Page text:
From my research trip in late 2006…

If you drive from Silicon Valley to San Francisco, arguably the Tech Capital of the World, you won’t be able to keep a cellphone call going without interruption. There are areas on this 45-minute drive that are out of range of some of the most advanced cellphone coverage plans. San Francisco is a funny place that way — years ago, when I lived there, they got uppity with NBC and dropped it, meaning you’d have to have expensive cable OR go to a ‘NBC Bar’ to watch Friends, SNL or the Olympics. Funny that this year I’ve been in deep Transylvania, as horse carts bounce by, or here on Ben Tre island, where many homes on fruit orchards are made of bamboo — AND received cellphone calls from the USA, often to get updates on college football scores.

Other than the cellphones, and a bridge and four-lane road in the works, much of Ben Tre feels the same as it did nine years ago. I liked it immediately back then. Riding randomly on dirt trails as wide as sidewalks my wife and I stopped at a stand selling bamboo-made fish traps that looked like giant ‘Coke’ bottles. I wanted one as a decorative piece back in our Saigon apartment. ‘No, you don’t need,’ the woman said laughing. In Saigon no one ever questions if you need something — they just sell it. Finally I got it, and my wife had to carry it on the back of the motorcycle all the way back to Saigon.

I’m staying at a funny little guesthouse in a fruit orchard with bamboo-covered gazebos to drink beer, eat ‘elephant-ear fish’ or eat noodles. I got here after a group tour took me on canal boat rides on chocolate-covered rivulets of the Mekong. I stopped off at My Tho, the first Mekong town from Saigon which gets flooded with daytrippers from Saigon daily. You certainly get a lot of boat-trip offers from entrepreneurs on the street — something that was illegal the last time the LP and Rough Guide guidebooks were updated. My Tho’s river promenade is an appealing place, with crumbling French villas now home to storefronts and blow-up animals and candies for sale on the kept-clean brick river front. One of the boat-trip guys, Mr Phi, took me by moto to the Ben Tre ferry and nicely told me to ‘hurry’ so not to miss it. I did, but another was there in 10 minutes.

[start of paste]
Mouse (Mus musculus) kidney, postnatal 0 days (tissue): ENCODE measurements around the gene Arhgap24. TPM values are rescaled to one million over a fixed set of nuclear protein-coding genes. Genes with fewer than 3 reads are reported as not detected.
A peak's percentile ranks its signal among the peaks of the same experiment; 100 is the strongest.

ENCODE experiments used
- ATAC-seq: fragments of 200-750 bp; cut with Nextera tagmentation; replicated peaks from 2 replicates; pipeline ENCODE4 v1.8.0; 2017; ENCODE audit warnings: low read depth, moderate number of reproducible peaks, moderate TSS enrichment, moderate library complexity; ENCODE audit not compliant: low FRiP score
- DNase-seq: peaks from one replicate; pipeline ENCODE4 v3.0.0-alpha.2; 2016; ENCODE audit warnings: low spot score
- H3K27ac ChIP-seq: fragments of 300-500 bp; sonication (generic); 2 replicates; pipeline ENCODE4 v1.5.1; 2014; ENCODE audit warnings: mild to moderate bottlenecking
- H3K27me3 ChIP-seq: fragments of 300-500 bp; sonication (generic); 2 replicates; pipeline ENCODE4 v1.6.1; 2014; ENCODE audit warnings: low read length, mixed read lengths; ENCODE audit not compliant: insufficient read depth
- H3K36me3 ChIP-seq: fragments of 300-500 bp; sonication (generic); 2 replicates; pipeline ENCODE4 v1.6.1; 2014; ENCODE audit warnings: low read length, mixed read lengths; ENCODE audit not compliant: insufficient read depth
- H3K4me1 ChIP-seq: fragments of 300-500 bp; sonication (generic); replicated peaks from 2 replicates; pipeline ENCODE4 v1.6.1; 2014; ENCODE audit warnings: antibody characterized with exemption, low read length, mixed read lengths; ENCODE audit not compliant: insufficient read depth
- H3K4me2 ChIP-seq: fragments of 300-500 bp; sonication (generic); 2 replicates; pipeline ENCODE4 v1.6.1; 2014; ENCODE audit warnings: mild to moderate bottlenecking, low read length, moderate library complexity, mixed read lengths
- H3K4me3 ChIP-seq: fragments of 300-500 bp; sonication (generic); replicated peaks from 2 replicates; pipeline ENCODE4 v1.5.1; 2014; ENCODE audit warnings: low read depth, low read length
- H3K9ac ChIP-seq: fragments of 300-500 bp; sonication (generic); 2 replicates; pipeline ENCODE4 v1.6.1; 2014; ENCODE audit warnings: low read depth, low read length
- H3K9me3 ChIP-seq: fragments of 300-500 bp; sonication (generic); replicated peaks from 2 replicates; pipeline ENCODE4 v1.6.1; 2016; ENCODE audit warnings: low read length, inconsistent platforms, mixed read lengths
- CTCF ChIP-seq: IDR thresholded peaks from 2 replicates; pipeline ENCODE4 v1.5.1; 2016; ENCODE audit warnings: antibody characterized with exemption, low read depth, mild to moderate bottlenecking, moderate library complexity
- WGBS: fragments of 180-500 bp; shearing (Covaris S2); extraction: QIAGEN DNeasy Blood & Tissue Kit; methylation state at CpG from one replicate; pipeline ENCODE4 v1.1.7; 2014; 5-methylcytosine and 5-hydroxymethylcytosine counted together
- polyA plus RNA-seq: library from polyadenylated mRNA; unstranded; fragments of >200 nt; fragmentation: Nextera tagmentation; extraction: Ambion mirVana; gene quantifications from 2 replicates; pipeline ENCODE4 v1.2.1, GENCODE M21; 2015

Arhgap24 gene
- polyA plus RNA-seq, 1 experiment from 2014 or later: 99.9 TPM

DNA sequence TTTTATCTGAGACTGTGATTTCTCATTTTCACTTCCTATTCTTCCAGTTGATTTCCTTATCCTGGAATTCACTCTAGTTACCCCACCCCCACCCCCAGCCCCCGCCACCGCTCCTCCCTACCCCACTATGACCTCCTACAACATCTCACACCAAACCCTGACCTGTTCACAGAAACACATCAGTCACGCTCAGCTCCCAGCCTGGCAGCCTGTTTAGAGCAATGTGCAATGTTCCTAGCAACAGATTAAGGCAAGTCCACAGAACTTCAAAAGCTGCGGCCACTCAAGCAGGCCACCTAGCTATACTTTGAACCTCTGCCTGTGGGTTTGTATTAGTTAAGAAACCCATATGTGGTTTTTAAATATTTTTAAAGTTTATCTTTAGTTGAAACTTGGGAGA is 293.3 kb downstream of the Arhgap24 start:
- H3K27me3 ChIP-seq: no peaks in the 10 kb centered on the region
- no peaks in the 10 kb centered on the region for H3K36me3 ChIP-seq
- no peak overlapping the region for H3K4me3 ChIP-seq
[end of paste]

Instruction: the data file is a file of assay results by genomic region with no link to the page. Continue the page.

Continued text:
Thao Nhi guesthouse owner, Mr Phat, is an old-school Vietnamese guide, consistently making playful jokes and laughing without seeing if you do. Mostly he unsubtly plugs his own tours and says ‘yes’ hazy eyed when you speak because he doesn’t understand, or really care to. I grew to like him, and his faults, more after an hour or so. He’s Buddhist and recently prayed in the local temple ‘for good luck’ for his family. He says he has ‘two children’ now (but holds up three fingers). He keeps a caged weasel next to the bamboo-covered cafe ‘for luck’ too. His trips are $25 for six hours, and start after 2pm — meaning you reach islands and canals after the daytrippers are gone — and finish admiring fireflies at sunset. High for one person, but good for three or four. He went on to complain about his former home Saigon, ‘There it’s only money money money — here everyone’s friendly and it’s so quiet.’ I privately wished for a little quiet myself.

This morning a Vietnamese-American man, back for a funeral, paid for my breakfast. ‘I invited you,’ he explained before heading off with his chubby daughter who was found of slapping my back with a large wooden spoon. I took up the guesthouses’ offer for a free bike and roamed on side roads past temples, shacks, canals, village markets and past rice fields. There — far from the hub-bub of Vietnam’s city life — came the call. (Oklahoma beat Colorado 24-3, without Adrian Peterson.)

If you go, Thao Nhi Guesthouse is just across the Ben Tre Ferry — about 11km from Ben Tre town. A Honda guy can take you in a couple minutes for about 30 cents. Rooms are $8 with air conditioning… I grew to like it a little less after this report though…